But there’s something I want you to notice. You can’t see this in the English but there’s a shift in the verbs that He used for love. The verb for love in Jesus’ question is agapao, which is committed, loyal, faithful love that you have with a spouse, but the verb in Peter’s reply is phileo, which is like friendship love. Agapao is a much stronger word. Phileo is a much more soft word. They are both important words. So to paraphrase what Jesus is saying here, Jesus says: “Peter, do love me with covenant loyalty and faithfulness?” And Peter replies, “Yes, Lord, you know I really like you a lot.”

Now, do you realize how humbly honest that is for Peter? This is the guy who boasted all the time. He affirms his love for Jesus while recognizing that his love is far less than what Jesus deserves. This statement here is full of self-awareness and humility. He is owning his failure. Do you see that? And what that failure reveals about his real love and his real heart. But Jesus presses further.

Verse 16: “He said to him a second time, ‘Simon, son of John, do you love me?’ He said to him, ‘Yes, Lord; you know that I love you.’ He said to him, ‘Tend my sheep.’”

Now in this second question notice Jesus drops the comparison. There’s no more, “Do you love me more than these?” No, He’s just asking now about the quality of Peter’s love. “Peter, do you agapao love me?” And Peter again replies, “You know I phileo love you.”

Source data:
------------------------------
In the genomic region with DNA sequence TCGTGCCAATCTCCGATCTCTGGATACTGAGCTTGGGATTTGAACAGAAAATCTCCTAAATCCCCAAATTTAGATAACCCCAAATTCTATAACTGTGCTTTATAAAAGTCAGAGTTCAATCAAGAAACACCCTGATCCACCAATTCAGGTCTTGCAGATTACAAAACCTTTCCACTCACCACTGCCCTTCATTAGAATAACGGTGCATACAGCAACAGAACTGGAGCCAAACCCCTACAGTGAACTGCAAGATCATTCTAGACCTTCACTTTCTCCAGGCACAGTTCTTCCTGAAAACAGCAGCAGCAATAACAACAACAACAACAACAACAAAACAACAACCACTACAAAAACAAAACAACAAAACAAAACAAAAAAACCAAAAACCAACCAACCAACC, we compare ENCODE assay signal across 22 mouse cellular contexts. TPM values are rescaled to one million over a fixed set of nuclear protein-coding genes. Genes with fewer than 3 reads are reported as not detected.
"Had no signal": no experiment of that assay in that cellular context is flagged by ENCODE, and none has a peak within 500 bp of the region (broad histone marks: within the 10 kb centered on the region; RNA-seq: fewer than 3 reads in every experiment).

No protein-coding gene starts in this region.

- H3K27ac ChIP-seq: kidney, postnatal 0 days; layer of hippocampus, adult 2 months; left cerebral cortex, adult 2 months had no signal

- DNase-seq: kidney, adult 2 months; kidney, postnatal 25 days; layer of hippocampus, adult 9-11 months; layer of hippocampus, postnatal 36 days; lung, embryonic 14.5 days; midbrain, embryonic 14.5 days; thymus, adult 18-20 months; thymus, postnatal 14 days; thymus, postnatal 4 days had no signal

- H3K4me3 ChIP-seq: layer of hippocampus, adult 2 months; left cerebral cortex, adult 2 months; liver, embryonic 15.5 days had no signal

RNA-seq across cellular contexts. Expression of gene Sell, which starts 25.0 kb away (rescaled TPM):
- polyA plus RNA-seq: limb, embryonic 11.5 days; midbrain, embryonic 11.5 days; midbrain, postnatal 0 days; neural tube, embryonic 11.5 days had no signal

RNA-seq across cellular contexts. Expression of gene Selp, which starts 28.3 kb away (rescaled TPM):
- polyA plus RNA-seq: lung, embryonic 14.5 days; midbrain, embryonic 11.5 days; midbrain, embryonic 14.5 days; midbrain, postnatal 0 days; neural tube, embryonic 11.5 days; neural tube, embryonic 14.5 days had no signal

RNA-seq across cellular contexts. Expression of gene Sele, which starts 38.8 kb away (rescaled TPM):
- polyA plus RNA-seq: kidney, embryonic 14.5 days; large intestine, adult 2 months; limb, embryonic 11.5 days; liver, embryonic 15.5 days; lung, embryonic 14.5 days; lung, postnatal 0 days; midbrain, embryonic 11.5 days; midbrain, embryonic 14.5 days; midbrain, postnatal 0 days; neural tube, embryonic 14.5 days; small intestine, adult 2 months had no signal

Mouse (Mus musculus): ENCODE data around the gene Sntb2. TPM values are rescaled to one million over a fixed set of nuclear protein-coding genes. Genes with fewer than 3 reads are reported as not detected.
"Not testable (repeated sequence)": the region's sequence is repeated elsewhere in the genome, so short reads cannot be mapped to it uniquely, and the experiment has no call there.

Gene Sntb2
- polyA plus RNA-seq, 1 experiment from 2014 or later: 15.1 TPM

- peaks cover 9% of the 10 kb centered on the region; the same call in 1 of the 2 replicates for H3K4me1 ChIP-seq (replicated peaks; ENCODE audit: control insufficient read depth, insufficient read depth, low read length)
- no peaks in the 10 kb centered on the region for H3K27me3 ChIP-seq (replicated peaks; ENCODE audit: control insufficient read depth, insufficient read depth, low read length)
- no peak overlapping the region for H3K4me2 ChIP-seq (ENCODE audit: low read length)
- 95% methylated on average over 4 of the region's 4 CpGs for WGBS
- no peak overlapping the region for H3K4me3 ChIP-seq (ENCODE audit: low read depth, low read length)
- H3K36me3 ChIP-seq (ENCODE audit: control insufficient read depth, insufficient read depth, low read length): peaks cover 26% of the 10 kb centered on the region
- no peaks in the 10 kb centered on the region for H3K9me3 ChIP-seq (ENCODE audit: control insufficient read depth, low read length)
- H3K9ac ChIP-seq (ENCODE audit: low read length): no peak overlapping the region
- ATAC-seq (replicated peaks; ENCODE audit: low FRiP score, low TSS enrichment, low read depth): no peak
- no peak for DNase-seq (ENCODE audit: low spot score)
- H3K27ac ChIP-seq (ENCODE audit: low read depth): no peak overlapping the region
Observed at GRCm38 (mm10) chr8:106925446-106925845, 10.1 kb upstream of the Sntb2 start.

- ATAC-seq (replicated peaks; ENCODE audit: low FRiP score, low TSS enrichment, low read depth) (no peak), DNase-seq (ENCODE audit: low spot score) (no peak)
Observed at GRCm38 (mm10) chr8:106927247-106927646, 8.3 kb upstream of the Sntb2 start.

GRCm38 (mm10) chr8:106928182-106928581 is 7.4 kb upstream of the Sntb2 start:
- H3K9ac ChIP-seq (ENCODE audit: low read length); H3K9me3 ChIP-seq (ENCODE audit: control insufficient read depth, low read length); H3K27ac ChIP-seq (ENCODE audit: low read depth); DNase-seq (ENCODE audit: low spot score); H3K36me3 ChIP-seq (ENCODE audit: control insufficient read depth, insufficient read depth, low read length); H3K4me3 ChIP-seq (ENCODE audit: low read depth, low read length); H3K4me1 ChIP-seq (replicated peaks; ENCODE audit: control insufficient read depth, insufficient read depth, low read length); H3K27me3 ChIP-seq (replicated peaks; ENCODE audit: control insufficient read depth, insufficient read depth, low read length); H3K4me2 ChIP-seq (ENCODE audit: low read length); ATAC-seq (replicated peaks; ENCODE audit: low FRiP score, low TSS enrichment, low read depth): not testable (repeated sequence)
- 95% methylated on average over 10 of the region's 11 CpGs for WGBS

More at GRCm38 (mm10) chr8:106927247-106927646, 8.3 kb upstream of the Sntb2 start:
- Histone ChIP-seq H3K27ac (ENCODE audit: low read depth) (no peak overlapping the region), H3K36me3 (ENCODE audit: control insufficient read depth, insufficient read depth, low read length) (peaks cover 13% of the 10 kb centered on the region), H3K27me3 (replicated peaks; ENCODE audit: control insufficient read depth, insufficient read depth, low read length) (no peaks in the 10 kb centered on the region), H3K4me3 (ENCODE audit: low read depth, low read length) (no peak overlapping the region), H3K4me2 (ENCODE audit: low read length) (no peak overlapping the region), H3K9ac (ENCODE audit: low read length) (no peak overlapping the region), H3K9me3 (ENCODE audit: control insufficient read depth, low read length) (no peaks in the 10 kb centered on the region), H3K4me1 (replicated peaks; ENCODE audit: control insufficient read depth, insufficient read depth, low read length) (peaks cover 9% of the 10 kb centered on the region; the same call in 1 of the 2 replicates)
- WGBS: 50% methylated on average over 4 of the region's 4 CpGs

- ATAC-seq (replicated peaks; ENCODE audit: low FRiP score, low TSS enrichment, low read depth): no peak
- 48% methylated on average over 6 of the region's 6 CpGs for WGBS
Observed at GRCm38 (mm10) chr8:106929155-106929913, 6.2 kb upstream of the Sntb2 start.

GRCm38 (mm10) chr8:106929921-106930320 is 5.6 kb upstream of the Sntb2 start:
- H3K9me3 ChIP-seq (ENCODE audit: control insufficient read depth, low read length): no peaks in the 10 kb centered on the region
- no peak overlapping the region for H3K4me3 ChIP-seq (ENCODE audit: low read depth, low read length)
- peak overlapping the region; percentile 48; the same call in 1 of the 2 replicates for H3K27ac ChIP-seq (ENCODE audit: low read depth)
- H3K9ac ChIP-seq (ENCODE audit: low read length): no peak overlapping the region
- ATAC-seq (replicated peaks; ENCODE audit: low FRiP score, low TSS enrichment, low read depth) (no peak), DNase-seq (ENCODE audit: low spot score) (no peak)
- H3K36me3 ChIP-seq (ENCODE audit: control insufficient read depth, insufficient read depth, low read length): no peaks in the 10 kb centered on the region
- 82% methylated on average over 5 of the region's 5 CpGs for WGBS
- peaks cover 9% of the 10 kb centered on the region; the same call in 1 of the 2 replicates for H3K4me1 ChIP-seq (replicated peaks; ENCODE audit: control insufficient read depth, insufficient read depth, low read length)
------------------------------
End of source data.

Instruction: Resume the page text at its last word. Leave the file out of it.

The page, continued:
Verse 17: “He said to him the third time, ‘Simon, son of John, do you love me?’ Peter was grieved because he said to him the third time, ‘Do you love me?’ and he said to him, ‘Lord, you know everything; you know that I love you.’ Jesus said to him, ‘Feed my sheep.’”

Now in this third question, this third round, Jesus shifts the verb. Instead of agapao, He uses phileo. “Peter, do you phileo love me?” This is the word Peter had offered, and Jesus is no longer asking about Peter’s covenant love and faithfulness. He’s asking about his friendship. “Do you phileo love me?” And Peter is grieved because Jesus presses Peter to consider whether his own declared minute diminished love is true. “Do you even phileo love me?” And Peter said, “Lord, you know everything.” What’s in the everything? His love and his failure. “Lord, you know everything. You know that I phileo love you.”